• Hello Anna! I bought a copy of your book recently — I love it! It has been enormously helpful for me in learning how to modify poses for my particular body. My first few weeks of yoga were rough because I just didn’t understand the mechanics of what I was aiming for. Books like yours (and other places where I can see pictures/videos of people with substantial bellies/bottoms/breasts/etc executing poses) were instrumental in me finding joy in yoga. Thank you for creating such a resource!

  10. So beautifully articulated! All I can say is “Thank you, thank you, thank you!” for this lesson & reminder. Letting go of judgements is a continuing practice, isn’t it? Thank you for this mirror opportunity to check my own behavior and see if it stands up to the heart test.

    Namaste
    Alia delSol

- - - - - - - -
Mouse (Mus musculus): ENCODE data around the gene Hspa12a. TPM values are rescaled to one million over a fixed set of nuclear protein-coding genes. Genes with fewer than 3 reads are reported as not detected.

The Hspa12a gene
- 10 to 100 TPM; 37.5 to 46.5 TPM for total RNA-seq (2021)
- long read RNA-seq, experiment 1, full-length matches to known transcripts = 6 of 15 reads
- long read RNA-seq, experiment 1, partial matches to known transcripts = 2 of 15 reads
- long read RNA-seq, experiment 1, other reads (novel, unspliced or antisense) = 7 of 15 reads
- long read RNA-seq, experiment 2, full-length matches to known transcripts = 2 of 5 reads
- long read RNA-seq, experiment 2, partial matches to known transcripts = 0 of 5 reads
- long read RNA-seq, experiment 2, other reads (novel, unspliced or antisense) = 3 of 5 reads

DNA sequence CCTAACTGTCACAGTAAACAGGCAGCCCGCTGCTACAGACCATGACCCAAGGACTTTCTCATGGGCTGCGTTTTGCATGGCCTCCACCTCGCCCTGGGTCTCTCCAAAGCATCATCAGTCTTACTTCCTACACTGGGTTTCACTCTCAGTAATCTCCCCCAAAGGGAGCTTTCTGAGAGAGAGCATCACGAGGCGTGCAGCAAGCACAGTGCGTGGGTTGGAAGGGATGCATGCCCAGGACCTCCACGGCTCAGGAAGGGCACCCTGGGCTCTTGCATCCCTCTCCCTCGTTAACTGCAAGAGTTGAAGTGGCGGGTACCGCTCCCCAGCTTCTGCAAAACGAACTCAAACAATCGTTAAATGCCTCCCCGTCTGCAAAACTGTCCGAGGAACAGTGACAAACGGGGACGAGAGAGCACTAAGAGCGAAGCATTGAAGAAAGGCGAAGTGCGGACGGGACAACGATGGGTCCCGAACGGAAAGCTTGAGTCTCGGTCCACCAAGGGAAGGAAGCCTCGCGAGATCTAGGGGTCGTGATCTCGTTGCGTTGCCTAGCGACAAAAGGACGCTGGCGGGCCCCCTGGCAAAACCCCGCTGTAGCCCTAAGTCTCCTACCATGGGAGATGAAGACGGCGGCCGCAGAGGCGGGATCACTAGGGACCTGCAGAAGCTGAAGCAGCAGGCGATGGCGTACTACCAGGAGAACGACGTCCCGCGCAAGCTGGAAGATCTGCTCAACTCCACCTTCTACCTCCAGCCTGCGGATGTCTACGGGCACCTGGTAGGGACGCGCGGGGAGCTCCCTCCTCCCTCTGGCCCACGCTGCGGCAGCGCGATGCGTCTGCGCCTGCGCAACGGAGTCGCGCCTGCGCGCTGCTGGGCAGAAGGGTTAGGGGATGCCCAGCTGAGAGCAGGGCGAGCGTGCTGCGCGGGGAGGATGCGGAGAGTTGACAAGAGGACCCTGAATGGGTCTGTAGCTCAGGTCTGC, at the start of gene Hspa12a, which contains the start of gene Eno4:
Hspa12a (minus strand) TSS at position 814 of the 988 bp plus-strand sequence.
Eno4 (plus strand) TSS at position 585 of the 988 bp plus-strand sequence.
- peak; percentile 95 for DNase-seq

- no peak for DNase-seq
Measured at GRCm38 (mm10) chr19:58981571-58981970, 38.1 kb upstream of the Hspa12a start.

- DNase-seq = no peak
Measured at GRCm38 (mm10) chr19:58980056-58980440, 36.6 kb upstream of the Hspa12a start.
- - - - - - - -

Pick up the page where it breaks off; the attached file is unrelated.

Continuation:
11. Excellent post. I am fat, but in-betweeny fat, the kind where my doctor tells me I’m obese but friends still say, “oh, you’re not fat!” I don’t get called out on the street or anything. Still, I’m usually one of the largest people in any yoga class. However, I’ve been doing yoga for 10 years and though I’m not super flexible, I am strong and have a good sense of balance. I can do a few wowzer poses like headstand, crane, etc. Yet, even though I’m clearly not a beginner, I’m into HAES and not trying to lose weight, I still feel the need to compete with the skinny girls and to prove that I’m not like the average fatty. Gah, what a terrible thing, and yet it’s in my head during every class. I’ve even hurt myself a few times pushing too hard. When I enter a new yoga studio I always wonder if the teacher is judging me. I too have found that the right instructor makes all the difference. I hope that some instructors are reading this.